Ann-Sophie Reinelt turned down two other job offers to take the helm of TRUMPF’s intrapreneurship program “Internehmertum”. “The idea struck me as exciting and interesting right from the start,” says the 30-year-old innovation manager. Today, one year after the project started, she is more convinced than ever of its merits, and she clearly enjoys her benevolent role heading up the initiative. The TRUMPF intrapreneurship program helps employees develop their own ideas into business models. “The basic goal is to give employees the time and space they need to pursue and validate new ideas that have real potential. What matters to TRUMPF is that they look at the big picture and take a holistic, entrepreneurial approach that goes well beyond their normal job,” says Ann-Sophie Reinelt. The first round kicked off in October 2017. Reinelt is now getting ready for the third phase of the project, which begins this October.
The Internehmertum initiative is open to all TRUMPF employees. It starts with a call for proposals on the intranet, which is when potential candidates are free to submit their ideas. An interdisciplinary committee then selects the teams that will form part of the next round of Internehmertum. “Each round involves approximately three to five teams each comprising at least two members. They are given 30 days within an overall period of three months to get their project off the ground,” says Reinelt. The innovators are allowed to use 50 percent of their working hours and are given a budget which they can decide how to spend: “That’s something I see as very important. I argued from the start that every participant should be able to make their own decisions on how to invest their budget. The only approval they need is from the other members of the team – so that means they can act like a real start-up,” says Reinelt. The “intrepreneurs” can basically buy whatever they want and need: from a TV set for a presentation to tools, market studies and indeed anything else that makes their work easier.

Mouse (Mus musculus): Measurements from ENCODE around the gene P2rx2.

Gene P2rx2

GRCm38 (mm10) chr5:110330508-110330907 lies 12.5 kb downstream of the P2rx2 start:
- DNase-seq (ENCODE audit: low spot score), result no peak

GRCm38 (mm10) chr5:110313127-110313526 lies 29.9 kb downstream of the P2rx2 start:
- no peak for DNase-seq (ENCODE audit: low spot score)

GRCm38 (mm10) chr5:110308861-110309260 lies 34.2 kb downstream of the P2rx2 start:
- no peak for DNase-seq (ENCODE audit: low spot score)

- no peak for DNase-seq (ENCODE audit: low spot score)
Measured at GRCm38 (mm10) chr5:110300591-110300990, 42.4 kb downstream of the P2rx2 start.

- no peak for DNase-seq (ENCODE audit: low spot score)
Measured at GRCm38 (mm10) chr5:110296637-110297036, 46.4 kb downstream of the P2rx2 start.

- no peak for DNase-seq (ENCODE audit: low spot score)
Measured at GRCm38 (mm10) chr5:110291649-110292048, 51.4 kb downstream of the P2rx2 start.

Every project is different, but the underlying structure of the individual project cycles remains the same. Ann-Sophie Reinelt explains how it works: “We kick off with an intensive week that is designed to help the participants engage with the project. That’s important, because the Internehmertum initiative is quite different from other types of work at TRUMPF. To really get into that start-up mood, you often get people switching from a shirt to a T-shirt,” says Reinelt with a smile. The teams attend additional one-week intensive stages before their interim and final presentations, says Reinelt: “And for the rest of the time the participants spend two days a week with me in Ludwigsburg. Those are the days on which we run coaching sessions and offer the participants whatever support they need. We made a conscious decision to rent offices at the urbanharbor facility to give people the distance they need from their normal jobs in Ditzingen.
The participants can use the spaces at urbanharbor any time they want. I make sure they can focus entirely on their project by shielding them from red tape and any other hassles.”
The projects up to now have been highly diverse, ranging from digitalization and services to Industry 4.0. One successful spin-off has already emerged from the first round of Internehmertum, says Reinelt: “It’s a start-up based around quantum technology. The employees are now the managing directors, so they can keep pursuing their original idea. TRUMPF is also in the process of examining an additional project from the second round to see if it, too, merits a spin-off.“ Just like any other start-up, there is no guarantee of success in an Internehmertum project. “Obviously things can go wrong. But it’s a risk worth taking. It’s fantastic to see TRUMPF becoming more and more courageous, because that inspires the participants all the more!”